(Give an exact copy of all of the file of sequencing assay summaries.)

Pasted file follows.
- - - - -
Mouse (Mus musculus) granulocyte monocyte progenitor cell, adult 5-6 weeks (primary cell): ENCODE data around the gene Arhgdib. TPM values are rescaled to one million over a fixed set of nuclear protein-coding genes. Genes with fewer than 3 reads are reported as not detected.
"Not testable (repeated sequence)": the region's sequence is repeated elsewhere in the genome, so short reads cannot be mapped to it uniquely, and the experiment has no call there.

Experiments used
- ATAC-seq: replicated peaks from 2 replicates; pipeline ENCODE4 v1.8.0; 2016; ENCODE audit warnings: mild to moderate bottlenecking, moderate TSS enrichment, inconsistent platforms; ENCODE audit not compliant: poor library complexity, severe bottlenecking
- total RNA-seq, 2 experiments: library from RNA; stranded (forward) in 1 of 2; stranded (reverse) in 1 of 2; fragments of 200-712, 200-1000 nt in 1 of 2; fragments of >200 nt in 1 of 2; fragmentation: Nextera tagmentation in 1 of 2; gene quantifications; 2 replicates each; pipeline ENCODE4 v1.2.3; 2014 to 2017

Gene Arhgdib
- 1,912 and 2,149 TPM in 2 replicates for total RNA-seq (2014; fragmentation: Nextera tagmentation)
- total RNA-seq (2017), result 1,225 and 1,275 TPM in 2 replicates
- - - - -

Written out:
Mouse (Mus musculus) granulocyte monocyte progenitor cell, adult 5-6 weeks (primary cell): ENCODE data around the gene Arhgdib. TPM values are rescaled to one million over a fixed set of nuclear protein-coding genes. Genes with fewer than 3 reads are reported as not detected.
"Not testable (repeated sequence)": the region's sequence is repeated elsewhere in the genome, so short reads cannot be mapped to it uniquely, and the experiment has no call there.

Experiments used
- ATAC-seq: replicated peaks from 2 replicates; pipeline ENCODE4 v1.8.0; 2016; ENCODE audit warnings: mild to moderate bottlenecking, moderate TSS enrichment, inconsistent platforms; ENCODE audit not compliant: poor library complexity, severe bottlenecking
- total RNA-seq, 2 experiments: library from RNA; stranded (forward) in 1 of 2; stranded (reverse) in 1 of 2; fragments of 200-712, 200-1000 nt in 1 of 2; fragments of >200 nt in 1 of 2; fragmentation: Nextera tagmentation in 1 of 2; gene quantifications; 2 replicates each; pipeline ENCODE4 v1.2.3; 2014 to 2017

Gene Arhgdib
- 1,912 and 2,149 TPM in 2 replicates for total RNA-seq (2014; fragmentation: Nextera tagmentation)
- total RNA-seq (2017), result 1,225 and 1,275 TPM in 2 replicates